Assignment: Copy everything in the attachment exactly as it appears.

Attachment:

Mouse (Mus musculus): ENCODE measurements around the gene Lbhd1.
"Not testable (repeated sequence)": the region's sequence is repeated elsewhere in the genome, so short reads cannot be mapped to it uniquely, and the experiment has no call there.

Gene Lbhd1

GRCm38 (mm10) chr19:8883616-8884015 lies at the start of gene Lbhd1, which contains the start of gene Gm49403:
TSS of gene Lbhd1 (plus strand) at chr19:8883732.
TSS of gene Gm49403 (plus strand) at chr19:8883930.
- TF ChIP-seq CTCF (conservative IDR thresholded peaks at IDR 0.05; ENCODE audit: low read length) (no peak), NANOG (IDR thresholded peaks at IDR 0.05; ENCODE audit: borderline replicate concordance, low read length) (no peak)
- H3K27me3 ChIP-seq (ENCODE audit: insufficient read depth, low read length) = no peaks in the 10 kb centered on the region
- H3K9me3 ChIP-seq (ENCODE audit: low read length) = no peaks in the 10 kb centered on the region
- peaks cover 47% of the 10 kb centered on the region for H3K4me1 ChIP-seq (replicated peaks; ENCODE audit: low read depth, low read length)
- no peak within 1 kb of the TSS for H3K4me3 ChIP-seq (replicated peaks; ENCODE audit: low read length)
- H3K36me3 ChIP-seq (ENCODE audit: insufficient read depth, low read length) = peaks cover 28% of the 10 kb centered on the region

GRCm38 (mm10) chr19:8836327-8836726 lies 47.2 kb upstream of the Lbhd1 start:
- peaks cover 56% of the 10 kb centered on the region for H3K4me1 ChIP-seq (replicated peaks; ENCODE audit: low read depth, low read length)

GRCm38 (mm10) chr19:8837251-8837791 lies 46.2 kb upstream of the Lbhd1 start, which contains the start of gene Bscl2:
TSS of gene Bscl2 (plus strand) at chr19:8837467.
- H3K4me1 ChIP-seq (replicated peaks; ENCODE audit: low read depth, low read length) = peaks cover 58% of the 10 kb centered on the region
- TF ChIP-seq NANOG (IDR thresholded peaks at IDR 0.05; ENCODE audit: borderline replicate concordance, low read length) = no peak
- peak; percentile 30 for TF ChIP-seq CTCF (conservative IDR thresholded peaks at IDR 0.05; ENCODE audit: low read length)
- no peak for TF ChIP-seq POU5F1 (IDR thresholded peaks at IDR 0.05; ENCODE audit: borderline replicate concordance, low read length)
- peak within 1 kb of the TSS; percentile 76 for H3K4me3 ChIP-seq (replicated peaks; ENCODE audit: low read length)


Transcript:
Mouse (Mus musculus): ENCODE measurements around the gene Lbhd1.
"Not testable (repeated sequence)": the region's sequence is repeated elsewhere in the genome, so short reads cannot be mapped to it uniquely, and the experiment has no call there.

Gene Lbhd1

GRCm38 (mm10) chr19:8883616-8884015 lies at the start of gene Lbhd1, which contains the start of gene Gm49403:
TSS of gene Lbhd1 (plus strand) at chr19:8883732.
TSS of gene Gm49403 (plus strand) at chr19:8883930.
- TF ChIP-seq CTCF (conservative IDR thresholded peaks at IDR 0.05; ENCODE audit: low read length) (no peak), NANOG (IDR thresholded peaks at IDR 0.05; ENCODE audit: borderline replicate concordance, low read length) (no peak)
- H3K27me3 ChIP-seq (ENCODE audit: insufficient read depth, low read length) = no peaks in the 10 kb centered on the region
- H3K9me3 ChIP-seq (ENCODE audit: low read length) = no peaks in the 10 kb centered on the region
- peaks cover 47% of the 10 kb centered on the region for H3K4me1 ChIP-seq (replicated peaks; ENCODE audit: low read depth, low read length)
- no peak within 1 kb of the TSS for H3K4me3 ChIP-seq (replicated peaks; ENCODE audit: low read length)
- H3K36me3 ChIP-seq (ENCODE audit: insufficient read depth, low read length) = peaks cover 28% of the 10 kb centered on the region

GRCm38 (mm10) chr19:8836327-8836726 lies 47.2 kb upstream of the Lbhd1 start:
- peaks cover 56% of the 10 kb centered on the region for H3K4me1 ChIP-seq (replicated peaks; ENCODE audit: low read depth, low read length)

GRCm38 (mm10) chr19:8837251-8837791 lies 46.2 kb upstream of the Lbhd1 start, which contains the start of gene Bscl2:
TSS of gene Bscl2 (plus strand) at chr19:8837467.
- H3K4me1 ChIP-seq (replicated peaks; ENCODE audit: low read depth, low read length) = peaks cover 58% of the 10 kb centered on the region
- TF ChIP-seq NANOG (IDR thresholded peaks at IDR 0.05; ENCODE audit: borderline replicate concordance, low read length) = no peak
- peak; percentile 30 for TF ChIP-seq CTCF (conservative IDR thresholded peaks at IDR 0.05; ENCODE audit: low read length)
- no peak for TF ChIP-seq POU5F1 (IDR thresholded peaks at IDR 0.05; ENCODE audit: borderline replicate concordance, low read length)
- peak within 1 kb of the TSS; percentile 76 for H3K4me3 ChIP-seq (replicated peaks; ENCODE audit: low read length)